A report recently released by the U.S. Department of Health and Human Services Office of Inspector General (OIG) revealed that Medicare paid $5.1 billion in 2009 to skilled nursing facilities providing inexcusably poor-quality of care to the elderly and other vulnerable populations.
By law, each resident who is covered by Medicare is entitled to a care plan. The care plan should define the resident’s health goals, the type of care services required, who administers the care, and any special needs they may have, such as medical equipment and supplies, or dietary restrictions. An estimated twenty percent of residents investigated had poorly written care plans that did not properly address all of their health problems.
The report found that 37 percent of Medicare patients were admitted to facilities that failed to develop a care plan consistent with the federal minimum standards or failed to execute care according to the plan, putting their residents at risk.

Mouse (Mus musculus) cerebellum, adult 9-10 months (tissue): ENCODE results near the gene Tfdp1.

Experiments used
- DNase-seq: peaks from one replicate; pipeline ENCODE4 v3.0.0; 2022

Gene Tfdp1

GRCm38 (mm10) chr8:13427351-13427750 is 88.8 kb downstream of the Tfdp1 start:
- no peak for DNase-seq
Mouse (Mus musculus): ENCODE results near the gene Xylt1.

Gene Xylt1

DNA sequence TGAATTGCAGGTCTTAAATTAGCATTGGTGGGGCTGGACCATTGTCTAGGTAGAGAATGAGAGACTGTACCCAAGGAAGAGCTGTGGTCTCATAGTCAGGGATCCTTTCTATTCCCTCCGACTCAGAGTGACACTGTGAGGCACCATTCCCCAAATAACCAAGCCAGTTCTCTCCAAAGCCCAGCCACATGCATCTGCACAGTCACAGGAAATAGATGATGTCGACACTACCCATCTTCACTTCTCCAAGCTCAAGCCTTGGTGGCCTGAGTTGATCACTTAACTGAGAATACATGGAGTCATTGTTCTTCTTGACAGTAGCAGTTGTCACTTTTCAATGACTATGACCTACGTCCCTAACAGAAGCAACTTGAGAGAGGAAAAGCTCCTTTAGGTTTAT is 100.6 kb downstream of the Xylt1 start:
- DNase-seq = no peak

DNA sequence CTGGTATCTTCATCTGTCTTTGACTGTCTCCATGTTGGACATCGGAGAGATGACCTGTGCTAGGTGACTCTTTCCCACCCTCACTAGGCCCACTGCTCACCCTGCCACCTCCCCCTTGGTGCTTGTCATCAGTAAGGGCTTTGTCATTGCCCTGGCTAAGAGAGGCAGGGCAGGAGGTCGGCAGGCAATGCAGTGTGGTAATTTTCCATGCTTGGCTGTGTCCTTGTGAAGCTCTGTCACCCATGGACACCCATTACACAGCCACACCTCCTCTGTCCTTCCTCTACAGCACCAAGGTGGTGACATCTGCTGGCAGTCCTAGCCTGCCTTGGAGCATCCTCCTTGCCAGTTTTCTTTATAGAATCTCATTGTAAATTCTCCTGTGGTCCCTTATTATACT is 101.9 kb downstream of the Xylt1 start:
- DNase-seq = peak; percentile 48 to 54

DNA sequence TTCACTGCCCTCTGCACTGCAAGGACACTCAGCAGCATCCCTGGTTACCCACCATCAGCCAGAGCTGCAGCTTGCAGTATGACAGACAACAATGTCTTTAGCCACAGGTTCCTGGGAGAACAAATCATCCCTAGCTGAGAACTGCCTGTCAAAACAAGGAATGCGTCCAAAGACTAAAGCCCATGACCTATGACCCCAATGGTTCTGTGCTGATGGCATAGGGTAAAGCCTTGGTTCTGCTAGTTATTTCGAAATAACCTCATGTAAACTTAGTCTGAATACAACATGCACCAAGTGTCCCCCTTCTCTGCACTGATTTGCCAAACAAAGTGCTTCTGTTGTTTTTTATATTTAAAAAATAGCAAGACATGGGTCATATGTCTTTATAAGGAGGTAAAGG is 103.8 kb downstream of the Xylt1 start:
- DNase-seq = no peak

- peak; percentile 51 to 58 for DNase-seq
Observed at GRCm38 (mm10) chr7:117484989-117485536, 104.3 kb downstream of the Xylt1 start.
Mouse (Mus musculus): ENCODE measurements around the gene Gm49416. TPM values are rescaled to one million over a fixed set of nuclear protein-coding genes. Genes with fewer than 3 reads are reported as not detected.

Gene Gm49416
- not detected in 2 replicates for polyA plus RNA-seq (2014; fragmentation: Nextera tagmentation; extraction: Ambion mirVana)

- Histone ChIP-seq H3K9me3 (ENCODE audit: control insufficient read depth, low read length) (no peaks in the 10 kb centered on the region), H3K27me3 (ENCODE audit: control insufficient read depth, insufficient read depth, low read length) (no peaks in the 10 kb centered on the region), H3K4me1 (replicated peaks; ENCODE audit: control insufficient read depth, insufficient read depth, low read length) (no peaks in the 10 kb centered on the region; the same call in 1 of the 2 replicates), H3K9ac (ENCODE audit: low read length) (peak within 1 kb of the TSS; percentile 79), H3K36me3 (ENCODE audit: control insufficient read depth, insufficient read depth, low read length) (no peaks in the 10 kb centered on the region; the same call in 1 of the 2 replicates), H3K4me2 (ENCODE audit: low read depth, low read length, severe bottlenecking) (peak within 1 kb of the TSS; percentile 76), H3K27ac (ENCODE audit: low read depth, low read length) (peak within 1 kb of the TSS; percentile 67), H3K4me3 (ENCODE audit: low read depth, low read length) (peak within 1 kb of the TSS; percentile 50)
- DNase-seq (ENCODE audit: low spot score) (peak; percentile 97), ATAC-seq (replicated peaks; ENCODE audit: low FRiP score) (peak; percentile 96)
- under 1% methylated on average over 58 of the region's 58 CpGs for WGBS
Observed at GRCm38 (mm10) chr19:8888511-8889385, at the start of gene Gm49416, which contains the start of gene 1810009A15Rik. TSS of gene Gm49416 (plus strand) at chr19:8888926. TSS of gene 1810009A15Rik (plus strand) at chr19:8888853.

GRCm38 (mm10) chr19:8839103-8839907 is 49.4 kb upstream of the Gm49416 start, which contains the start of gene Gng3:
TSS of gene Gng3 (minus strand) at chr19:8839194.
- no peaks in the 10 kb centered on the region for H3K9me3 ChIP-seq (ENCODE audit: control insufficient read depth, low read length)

Specific areas of substandard care included wound care, medication management, and therapy.
Despite these deficiencies, these facilities still collected taxpayer dollars for the inferior care they provided.
Senator Bill Nelson (D-FL), chairman of the Special Committee on Aging, responded to the report as follows:
“Spending taxpayers’ money on facilities that provide poor care is unacceptable. The government must do a better job of ensuring Medicare beneficiaries receive the highest quality of care.”
The Centers for Medicare and Medicaid Services (CMS) is the agency responsible for administering the insurance that covers nursing home payments. The OIG recommended the CMS strengthen regulations on care plans, increase the monitoring of facilities, and hold them accountable for deficiencies by linking Medicare payments to proven quality care. It also recommended continued follow up with facilities found to be providing substandard care.